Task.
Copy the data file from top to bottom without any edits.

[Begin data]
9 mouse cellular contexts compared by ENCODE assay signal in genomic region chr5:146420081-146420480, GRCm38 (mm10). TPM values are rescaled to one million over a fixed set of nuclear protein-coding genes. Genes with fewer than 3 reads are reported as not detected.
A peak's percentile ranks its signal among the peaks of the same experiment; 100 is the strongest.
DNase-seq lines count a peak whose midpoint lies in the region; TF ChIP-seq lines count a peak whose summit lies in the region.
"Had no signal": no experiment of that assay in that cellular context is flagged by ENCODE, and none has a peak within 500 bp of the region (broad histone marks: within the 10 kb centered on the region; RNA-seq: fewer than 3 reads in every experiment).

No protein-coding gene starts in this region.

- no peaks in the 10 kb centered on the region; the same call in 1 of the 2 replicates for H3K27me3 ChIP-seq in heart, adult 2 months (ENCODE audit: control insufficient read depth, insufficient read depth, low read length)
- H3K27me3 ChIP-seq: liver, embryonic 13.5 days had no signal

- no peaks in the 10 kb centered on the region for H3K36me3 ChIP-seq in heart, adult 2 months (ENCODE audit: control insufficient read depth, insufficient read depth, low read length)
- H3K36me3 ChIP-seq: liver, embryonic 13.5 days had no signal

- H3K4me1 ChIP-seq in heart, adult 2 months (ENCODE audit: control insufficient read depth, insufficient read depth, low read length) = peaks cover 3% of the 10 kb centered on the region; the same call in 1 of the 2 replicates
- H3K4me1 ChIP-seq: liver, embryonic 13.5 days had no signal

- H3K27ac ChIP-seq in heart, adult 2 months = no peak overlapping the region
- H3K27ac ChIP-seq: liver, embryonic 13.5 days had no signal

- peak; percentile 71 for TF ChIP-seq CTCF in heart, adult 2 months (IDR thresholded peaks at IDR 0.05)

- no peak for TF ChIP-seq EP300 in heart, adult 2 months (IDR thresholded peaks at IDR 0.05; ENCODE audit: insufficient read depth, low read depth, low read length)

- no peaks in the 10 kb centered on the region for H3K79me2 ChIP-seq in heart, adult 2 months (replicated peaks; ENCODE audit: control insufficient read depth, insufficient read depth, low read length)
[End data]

9 mouse cellular contexts compared by ENCODE assay signal in genomic region chr5:146420081-146420480, GRCm38 (mm10). TPM values are rescaled to one million over a fixed set of nuclear protein-coding genes. Genes with fewer than 3 reads are reported as not detected.
A peak's percentile ranks its signal among the peaks of the same experiment; 100 is the strongest.
DNase-seq lines count a peak whose midpoint lies in the region; TF ChIP-seq lines count a peak whose summit lies in the region.
"Had no signal": no experiment of that assay in that cellular context is flagged by ENCODE, and none has a peak within 500 bp of the region (broad histone marks: within the 10 kb centered on the region; RNA-seq: fewer than 3 reads in every experiment).

No protein-coding gene starts in this region.

- no peaks in the 10 kb centered on the region; the same call in 1 of the 2 replicates for H3K27me3 ChIP-seq in heart, adult 2 months (ENCODE audit: control insufficient read depth, insufficient read depth, low read length)
- H3K27me3 ChIP-seq: liver, embryonic 13.5 days had no signal

- no peaks in the 10 kb centered on the region for H3K36me3 ChIP-seq in heart, adult 2 months (ENCODE audit: control insufficient read depth, insufficient read depth, low read length)
- H3K36me3 ChIP-seq: liver, embryonic 13.5 days had no signal

- H3K4me1 ChIP-seq in heart, adult 2 months (ENCODE audit: control insufficient read depth, insufficient read depth, low read length) = peaks cover 3% of the 10 kb centered on the region; the same call in 1 of the 2 replicates
- H3K4me1 ChIP-seq: liver, embryonic 13.5 days had no signal

- H3K27ac ChIP-seq in heart, adult 2 months = no peak overlapping the region
- H3K27ac ChIP-seq: liver, embryonic 13.5 days had no signal

- peak; percentile 71 for TF ChIP-seq CTCF in heart, adult 2 months (IDR thresholded peaks at IDR 0.05)

- no peak for TF ChIP-seq EP300 in heart, adult 2 months (IDR thresholded peaks at IDR 0.05; ENCODE audit: insufficient read depth, low read depth, low read length)

- no peaks in the 10 kb centered on the region for H3K79me2 ChIP-seq in heart, adult 2 months (replicated peaks; ENCODE audit: control insufficient read depth, insufficient read depth, low read length)